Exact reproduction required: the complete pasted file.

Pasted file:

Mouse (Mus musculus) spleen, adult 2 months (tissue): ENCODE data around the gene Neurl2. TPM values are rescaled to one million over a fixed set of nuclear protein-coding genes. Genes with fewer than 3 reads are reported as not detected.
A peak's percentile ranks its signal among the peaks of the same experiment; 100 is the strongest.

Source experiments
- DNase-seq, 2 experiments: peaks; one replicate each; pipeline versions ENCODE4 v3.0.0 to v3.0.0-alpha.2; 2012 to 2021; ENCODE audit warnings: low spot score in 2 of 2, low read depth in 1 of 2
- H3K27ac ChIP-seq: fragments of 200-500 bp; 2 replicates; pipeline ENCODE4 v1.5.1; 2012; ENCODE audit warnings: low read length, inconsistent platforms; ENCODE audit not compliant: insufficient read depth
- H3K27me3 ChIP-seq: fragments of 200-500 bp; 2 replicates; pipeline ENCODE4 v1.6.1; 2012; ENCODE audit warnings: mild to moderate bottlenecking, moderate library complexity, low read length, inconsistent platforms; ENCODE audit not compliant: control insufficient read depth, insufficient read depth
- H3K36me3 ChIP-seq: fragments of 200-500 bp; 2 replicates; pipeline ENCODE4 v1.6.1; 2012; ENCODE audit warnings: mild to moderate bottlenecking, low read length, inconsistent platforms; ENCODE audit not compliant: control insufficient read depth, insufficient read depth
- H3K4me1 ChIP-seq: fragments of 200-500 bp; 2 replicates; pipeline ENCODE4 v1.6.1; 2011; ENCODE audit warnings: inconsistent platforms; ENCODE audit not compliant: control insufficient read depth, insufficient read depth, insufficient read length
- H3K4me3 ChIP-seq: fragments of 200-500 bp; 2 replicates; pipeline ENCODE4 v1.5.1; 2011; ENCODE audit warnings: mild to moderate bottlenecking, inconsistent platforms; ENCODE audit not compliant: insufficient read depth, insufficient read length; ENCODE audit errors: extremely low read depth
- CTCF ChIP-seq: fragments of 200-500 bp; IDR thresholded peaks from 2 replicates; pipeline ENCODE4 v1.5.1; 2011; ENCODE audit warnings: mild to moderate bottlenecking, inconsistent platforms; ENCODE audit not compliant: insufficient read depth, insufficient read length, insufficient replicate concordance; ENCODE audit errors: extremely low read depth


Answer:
Mouse (Mus musculus) spleen, adult 2 months (tissue): ENCODE data around the gene Neurl2. TPM values are rescaled to one million over a fixed set of nuclear protein-coding genes. Genes with fewer than 3 reads are reported as not detected.
A peak's percentile ranks its signal among the peaks of the same experiment; 100 is the strongest.

Source experiments
- DNase-seq, 2 experiments: peaks; one replicate each; pipeline versions ENCODE4 v3.0.0 to v3.0.0-alpha.2; 2012 to 2021; ENCODE audit warnings: low spot score in 2 of 2, low read depth in 1 of 2
- H3K27ac ChIP-seq: fragments of 200-500 bp; 2 replicates; pipeline ENCODE4 v1.5.1; 2012; ENCODE audit warnings: low read length, inconsistent platforms; ENCODE audit not compliant: insufficient read depth
- H3K27me3 ChIP-seq: fragments of 200-500 bp; 2 replicates; pipeline ENCODE4 v1.6.1; 2012; ENCODE audit warnings: mild to moderate bottlenecking, moderate library complexity, low read length, inconsistent platforms; ENCODE audit not compliant: control insufficient read depth, insufficient read depth
- H3K36me3 ChIP-seq: fragments of 200-500 bp; 2 replicates; pipeline ENCODE4 v1.6.1; 2012; ENCODE audit warnings: mild to moderate bottlenecking, low read length, inconsistent platforms; ENCODE audit not compliant: control insufficient read depth, insufficient read depth
- H3K4me1 ChIP-seq: fragments of 200-500 bp; 2 replicates; pipeline ENCODE4 v1.6.1; 2011; ENCODE audit warnings: inconsistent platforms; ENCODE audit not compliant: control insufficient read depth, insufficient read depth, insufficient read length
- H3K4me3 ChIP-seq: fragments of 200-500 bp; 2 replicates; pipeline ENCODE4 v1.5.1; 2011; ENCODE audit warnings: mild to moderate bottlenecking, inconsistent platforms; ENCODE audit not compliant: insufficient read depth, insufficient read length; ENCODE audit errors: extremely low read depth
- CTCF ChIP-seq: fragments of 200-500 bp; IDR thresholded peaks from 2 replicates; pipeline ENCODE4 v1.5.1; 2011; ENCODE audit warnings: mild to moderate bottlenecking, inconsistent platforms; ENCODE audit not compliant: insufficient read depth, insufficient read length, insufficient replicate concordance; ENCODE audit errors: extremely low read depth